Actually it's worse.
Now, 48 million Americans live in poverty.
that's why we offer
friendship, help, and hope to our neighbors in need
For many of us, other than the cardboard sign guy in the corner, poverty and homelessness are pretty invisible. We see it everyday...
- 79,000 people in Snohomish County live in poverty
- 15% of the children in Snohomish County live in poverty
- 73% of the students attending our nearest elementary school live in poverty
- 54% of the families visiting our Drop-In Center last year were homeless
Read more about the issues surrounding poverty in our
ONE PAGE ON POVERTY ARTICLES →
In his January 1964 State of the Union address, President Lyndon Johnson proclaimed...
“This administration today, here and now, declares unconditional war on poverty in America.”
MIllions of Americans Living in Poverty
In the first few years of the War on Poverty, both the number of Americans and the percentage of our population living in poverty decreased dramatically.
In large part, the decrease simply followed the trend of the past 15 years. In 1950, the poverty rate was 32.2%.
By 1965, the first year during which any War on Poverty Programs began to operate, the rate had been cut nearly in half to 17.3%.
Percentage of Americans Living in Poverty
In the nearly 50 years since 1966, the first full year of the War on Poverty, the percentage of Americans living in poverty has barely changed.
In 2014, the official poverty rate was 14.8% - it was 14.7% in 1966.
Poverty is Working Full Time at Minimum Wage
In 2012, 78% of Snohomish County homeless families were a single mother with her children. Only 4% of homeless families were headed by a single dad. The typical family has two children1.
The Federal Poverty Line for a family of three is $20,160.
Working full time at the $9.47 per hour Washington State minimum wage (the highest in the nation), you will earn $19,760 a year...or, $1,641 per month.
...working full time, earning $400 less than the Poverty Line.
Working Full Time
at a Minimum Wage Job
will not keep your family
out of poverty
The Minimum Wage is not a Living Wage
People working at the minimum wage face an incredibly tenuous existence. They live on the edge with no margin for even minor disruptions.
Nearly 146 million Americans2 – almost half our population - live in struggling poor-but-working class families. They often work more than one job, have no savings and try to survive from check to check - filling in the gaps with food stamps, by going into debt, and looking forward to their annual Earned Income Tax Credit refund (if they worked enough).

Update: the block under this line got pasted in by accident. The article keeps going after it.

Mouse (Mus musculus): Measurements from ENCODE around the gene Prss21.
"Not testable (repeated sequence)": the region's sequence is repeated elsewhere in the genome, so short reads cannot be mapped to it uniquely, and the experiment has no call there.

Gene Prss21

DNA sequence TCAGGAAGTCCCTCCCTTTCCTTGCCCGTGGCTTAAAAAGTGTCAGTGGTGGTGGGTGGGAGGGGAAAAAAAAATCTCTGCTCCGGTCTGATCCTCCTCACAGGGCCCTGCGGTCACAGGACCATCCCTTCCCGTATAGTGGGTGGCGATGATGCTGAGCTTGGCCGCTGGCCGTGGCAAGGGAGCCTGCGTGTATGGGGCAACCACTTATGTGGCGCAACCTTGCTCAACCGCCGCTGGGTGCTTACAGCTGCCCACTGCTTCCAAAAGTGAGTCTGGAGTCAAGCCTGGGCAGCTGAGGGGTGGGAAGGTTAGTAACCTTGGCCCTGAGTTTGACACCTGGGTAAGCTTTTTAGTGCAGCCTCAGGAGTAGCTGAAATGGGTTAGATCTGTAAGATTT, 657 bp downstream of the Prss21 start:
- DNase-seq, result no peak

What happens when our mom misses work because her child is sick, or her car won’t start and she doesn’t have any "spare" money to fix it?
Any emergency can become a catastrophic event...a lost job.
Then, if she's lucky, her family will qualify for TANF as a last resort - $478 per month, not even half the cost of rent. SNAP benefits will provide $3.22 per person per day for food...
In Snohomish County...
of residents live below the
Federal Poverty Line
live in working families who cannot make ends meet
people live just one small crisis away from financial disaster
Here in Monroe...
is the hourly wage required to afford a two bedroom apartment in Monroe3
a week is what you need to work at minimum wage to afford that apartment in Monroe3
of renter households in Monroe spend more than 30% of their income on housing4
Myths and Facts on Poverty:
The Poor are lazy and don't want to work...
The poor are often characterized as shiftless and lazy, choosing to be poor and unemployed. As politicians work to cut safety net programs like food stamps and housing assistance, they tell us that benefits like unemployment or "welfare" make for such a comfortable lifestyle that the poor will choose unemployment over work.
In reality, the majority of people living in poverty who can work, do work.
In 2013, 35% of the poor between the ages of 18 and 64 were considered not currently eligible to work because they are retired, going to school, or disabled. The other 65% are currently eligible to work.
Among the currently-eligible workers, 63% are working with 44% working full-time.
Of the working-age poor eligible for employment, 37% are not working - including 3.3 million unemployed poor people currently seeking a job.
In comparison, 63% of all non-poor working age Americans are participating in the labor force and 57% are working.
Myths and Facts on Poverty:
Welfare and other benefits keep people from working...
is the TANF (Temporary Aid to Needly Families - what used to be welfare) maximum monthly amount a single mother with two children can receive if she has lost her job and is unemployed. TANF is difficult to qualify for, is limited to a maximum of five years in anyone's lifetime, and requires ongoing job search and / or job training commitments.
If our single mom with two kids loses her job, it's not difficult to see how she can become homeless. Her total TANF payment will leave her family more than $700 short of her monthly rent.
is what a single mother with two children can receive each month in SNAP Benefits (Supplemental Nutrition Assistance Program - food stamps). SNAP funds cannot be used for things like school supplies and personal hygiene products - you need cash for that.
Jamie lived in an abandoned travel trailer with her mother, usually absent, addicted, and abusive father, and two siblings. The trailer had no water, heat, bathroom, or electricity.
Jamie’s mother brought her into the Next Step Drop-In Center, asking if we had any warm shoes.
Jamie said her feet “really hurt.” When Jamie pulled off her socks her toes were already turning black.
Jamie lost her toes to frostbite.
Jamie’s mother doesn’t think her family is homeless -- they have a place to live.
That's why we work so hard to fill in the gaps and
Offer Friendship, Help, and Hope to our neighbors in need.